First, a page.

Targeting innocent civilians at morning rush hour, to inflict the most casualties, is as calculating and evil as the attacks of September 11, 2001. It is just as true in London as it was in New York as it is in Baghdad or Afganistan. There is no justifying it, regardless of how one views the political or even military decisions and viewpoints of the governments of the countries attacked.

This is the world we live in. This is the evil we must face every day.

Understanding that there are people to whom life means nothing while death and suffering is a means to an end and a great victory.

Some people say there's no Devil, but sometimes he makes himself plain and undeniable in the hearts of evil men.

But God is greater. God offers lasting hope and lasting salvation and true comfort while the Devil offers pain and suffering and temporary lust and temporary power.

My prayers and sympathies go out to the people of London. I may be one man but I stand with you today, and many others do also.
I John 4: 17 - 21 (King James Version)

Herein is our love made perfect, that we may have boldness in the day of judgment: bcause as he is, so are we in this world.

There is no fear in love; but perfect love casteth out fear: because fear hath torment. He that feareth is not made perfect in love.

We love him, because he first loved us.

If a man say, I love God, and hateth his brother, he is a liar: for he that loveth not his brother whom he hath seen, how can he love God whom he hath not seen?

And this commandment have we from him, That he who loveth God love his brother also.

Best Wishes,

Monday, July 04, 2005

Happy Independence Day!

I woke up this morning thinking about an old friend of mine. He and I met in the 4th grade here in Austin in 1979. He was the first person I ever befriended who was from another country. In fact, he and his family were refugees from Laos who lived up the street from me and my family. I became protective of my friend because other kids picked on him for his "rough" English and being Asian.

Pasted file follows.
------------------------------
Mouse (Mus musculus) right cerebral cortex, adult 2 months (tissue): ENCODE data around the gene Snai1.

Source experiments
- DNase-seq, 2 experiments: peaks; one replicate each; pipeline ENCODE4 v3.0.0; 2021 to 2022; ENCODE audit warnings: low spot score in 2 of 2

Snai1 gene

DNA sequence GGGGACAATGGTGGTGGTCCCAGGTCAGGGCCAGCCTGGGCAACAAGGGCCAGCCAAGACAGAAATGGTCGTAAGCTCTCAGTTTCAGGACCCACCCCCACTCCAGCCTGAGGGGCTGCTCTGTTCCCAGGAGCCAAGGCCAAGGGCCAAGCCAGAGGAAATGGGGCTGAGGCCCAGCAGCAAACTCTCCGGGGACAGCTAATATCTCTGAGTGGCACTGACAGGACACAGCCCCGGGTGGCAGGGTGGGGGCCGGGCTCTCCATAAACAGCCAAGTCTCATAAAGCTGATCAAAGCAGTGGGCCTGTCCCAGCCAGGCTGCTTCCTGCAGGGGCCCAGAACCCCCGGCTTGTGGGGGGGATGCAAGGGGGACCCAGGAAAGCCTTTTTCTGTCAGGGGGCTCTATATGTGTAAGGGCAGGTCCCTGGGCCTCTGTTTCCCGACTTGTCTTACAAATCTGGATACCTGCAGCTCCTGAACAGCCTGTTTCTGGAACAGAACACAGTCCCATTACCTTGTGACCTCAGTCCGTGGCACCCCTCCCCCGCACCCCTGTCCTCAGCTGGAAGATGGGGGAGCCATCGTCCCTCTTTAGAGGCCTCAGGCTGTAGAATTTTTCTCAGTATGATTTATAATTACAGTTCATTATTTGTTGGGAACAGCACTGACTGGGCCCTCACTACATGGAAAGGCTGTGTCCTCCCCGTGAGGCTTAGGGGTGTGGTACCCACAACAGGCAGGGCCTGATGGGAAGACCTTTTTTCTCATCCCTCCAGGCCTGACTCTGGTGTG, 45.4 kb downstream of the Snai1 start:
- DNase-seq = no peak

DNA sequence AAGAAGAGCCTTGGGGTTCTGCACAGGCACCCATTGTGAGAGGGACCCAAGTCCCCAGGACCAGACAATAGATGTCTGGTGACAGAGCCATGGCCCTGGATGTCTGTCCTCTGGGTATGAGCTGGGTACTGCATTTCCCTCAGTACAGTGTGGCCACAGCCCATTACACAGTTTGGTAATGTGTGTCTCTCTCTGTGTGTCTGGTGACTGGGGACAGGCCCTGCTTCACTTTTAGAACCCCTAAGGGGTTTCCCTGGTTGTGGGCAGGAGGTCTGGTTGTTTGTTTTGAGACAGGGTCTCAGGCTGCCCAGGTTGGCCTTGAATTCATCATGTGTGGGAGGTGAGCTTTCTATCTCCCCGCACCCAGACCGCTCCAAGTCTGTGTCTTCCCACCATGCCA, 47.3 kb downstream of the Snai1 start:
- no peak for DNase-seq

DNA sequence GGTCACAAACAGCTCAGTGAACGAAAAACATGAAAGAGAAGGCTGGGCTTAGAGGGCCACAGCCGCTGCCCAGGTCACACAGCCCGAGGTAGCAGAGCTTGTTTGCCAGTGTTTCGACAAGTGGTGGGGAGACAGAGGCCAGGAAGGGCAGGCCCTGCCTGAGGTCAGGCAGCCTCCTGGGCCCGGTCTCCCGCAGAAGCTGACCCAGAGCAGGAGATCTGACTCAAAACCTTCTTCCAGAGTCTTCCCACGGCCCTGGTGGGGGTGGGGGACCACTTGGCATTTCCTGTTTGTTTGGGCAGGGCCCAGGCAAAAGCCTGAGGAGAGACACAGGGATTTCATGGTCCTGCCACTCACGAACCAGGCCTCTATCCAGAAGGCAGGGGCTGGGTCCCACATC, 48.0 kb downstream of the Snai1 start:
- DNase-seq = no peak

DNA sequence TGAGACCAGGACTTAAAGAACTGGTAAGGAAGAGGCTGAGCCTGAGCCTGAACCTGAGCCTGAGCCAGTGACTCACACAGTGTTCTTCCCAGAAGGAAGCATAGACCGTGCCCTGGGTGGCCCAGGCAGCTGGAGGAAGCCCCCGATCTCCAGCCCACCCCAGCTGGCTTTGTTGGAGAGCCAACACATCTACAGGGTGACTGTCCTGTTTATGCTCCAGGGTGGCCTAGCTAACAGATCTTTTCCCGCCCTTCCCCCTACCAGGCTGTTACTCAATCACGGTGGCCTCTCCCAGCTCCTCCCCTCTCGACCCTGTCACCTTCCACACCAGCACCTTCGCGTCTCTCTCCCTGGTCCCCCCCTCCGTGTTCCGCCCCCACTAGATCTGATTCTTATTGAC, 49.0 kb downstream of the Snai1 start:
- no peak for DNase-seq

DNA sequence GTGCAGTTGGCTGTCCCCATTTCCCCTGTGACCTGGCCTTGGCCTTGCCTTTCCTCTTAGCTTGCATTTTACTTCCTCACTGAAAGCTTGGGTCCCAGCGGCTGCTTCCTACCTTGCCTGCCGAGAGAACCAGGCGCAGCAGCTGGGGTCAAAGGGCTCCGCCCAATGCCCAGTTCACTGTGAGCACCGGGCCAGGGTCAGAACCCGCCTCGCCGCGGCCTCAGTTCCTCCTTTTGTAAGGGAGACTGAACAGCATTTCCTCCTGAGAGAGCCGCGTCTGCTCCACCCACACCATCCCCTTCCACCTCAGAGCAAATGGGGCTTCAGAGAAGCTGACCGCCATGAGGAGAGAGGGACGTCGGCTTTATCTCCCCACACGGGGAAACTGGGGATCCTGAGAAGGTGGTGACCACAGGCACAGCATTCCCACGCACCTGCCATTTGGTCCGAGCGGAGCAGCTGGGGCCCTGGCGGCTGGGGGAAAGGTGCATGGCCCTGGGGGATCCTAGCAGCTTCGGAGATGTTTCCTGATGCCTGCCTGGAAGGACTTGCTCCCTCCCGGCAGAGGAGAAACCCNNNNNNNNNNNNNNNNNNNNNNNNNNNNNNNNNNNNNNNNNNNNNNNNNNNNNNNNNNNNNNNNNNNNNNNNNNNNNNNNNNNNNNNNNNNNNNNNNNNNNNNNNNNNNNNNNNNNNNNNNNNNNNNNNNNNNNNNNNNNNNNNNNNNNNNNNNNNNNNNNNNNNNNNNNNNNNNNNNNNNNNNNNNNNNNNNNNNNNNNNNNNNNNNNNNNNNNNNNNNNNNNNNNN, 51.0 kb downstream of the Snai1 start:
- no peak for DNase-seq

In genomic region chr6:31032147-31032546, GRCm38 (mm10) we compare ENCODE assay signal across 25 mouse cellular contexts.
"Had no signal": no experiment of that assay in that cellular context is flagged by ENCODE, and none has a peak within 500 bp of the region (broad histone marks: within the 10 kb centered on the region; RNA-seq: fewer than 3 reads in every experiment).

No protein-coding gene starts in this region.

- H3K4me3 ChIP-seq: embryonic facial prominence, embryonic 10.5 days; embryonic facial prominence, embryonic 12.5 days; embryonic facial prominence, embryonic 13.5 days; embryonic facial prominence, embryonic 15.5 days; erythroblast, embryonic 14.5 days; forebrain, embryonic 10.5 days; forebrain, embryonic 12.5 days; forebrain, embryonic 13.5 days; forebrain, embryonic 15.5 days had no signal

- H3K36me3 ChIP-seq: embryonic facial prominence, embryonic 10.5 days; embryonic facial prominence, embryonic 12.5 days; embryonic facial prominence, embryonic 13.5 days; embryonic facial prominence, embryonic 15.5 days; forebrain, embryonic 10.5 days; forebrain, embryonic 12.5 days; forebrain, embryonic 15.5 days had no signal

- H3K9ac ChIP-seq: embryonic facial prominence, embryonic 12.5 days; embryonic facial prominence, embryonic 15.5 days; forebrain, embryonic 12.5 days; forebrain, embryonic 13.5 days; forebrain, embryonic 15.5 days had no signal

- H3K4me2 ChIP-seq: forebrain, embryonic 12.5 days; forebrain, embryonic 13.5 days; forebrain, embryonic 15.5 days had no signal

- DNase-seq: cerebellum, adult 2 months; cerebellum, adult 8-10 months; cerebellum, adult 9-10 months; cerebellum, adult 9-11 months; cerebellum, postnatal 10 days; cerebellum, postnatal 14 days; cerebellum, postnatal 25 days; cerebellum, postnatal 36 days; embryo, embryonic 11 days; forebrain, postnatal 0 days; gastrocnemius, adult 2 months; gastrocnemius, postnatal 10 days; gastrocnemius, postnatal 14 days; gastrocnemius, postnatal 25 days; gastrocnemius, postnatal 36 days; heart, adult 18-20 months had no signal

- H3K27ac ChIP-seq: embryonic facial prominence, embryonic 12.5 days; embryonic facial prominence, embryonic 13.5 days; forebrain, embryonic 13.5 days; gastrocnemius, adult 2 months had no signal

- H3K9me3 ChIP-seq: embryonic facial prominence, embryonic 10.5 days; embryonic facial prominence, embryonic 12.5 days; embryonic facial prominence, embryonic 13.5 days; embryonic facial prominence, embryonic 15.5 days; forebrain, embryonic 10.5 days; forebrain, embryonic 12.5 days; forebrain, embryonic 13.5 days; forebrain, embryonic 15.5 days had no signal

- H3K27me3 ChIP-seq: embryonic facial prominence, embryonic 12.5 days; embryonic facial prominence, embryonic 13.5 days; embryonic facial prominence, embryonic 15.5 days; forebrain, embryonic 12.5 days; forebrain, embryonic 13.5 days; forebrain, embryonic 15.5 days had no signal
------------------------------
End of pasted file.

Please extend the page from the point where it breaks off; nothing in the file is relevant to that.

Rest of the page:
Even after he and his family moved to Wisconsin, my friend and I stayed in touch via letters. When he joined the U.S. Army and was stationed in San Antonio, Texas, we still stayed in touch via letters. He even visited me and my family a few times.

Around this time (jump ahead to the early 1990s), I moved to San Marcos, Texas, to attend Southwest Texas State University (now Texas State University). I was already engaged to Angel and we were starting to plan our wedding.

In one of my letters to my friend, I told him the good news of who I was in love with and planning to marry. Now, considering that my friend was planning to become a Methodist minister in Wisconsin, I figured he would be happy for me. He always had an interest in the ministry because it was Christian missionaries who rescued him and his family and made it possible for them to come to America.

Anyway, I assumed he might be upset because Angel and I were "living in sin" but happy because we wouldn't be doing that anymore if we were married. I got that one completely wrong! He was upset that I was engaged to someone of a different race. In retrospect, I believe he was sensitive to the subject because he'd told me that one of his sisters had had a child with someone of another race; in his view, this action had disgraced his sister and, in a way, their whole family.

I never heard from my friend again. Honestly, that hurt me to the core. It's been 10 years and it still lingers, when I think about it.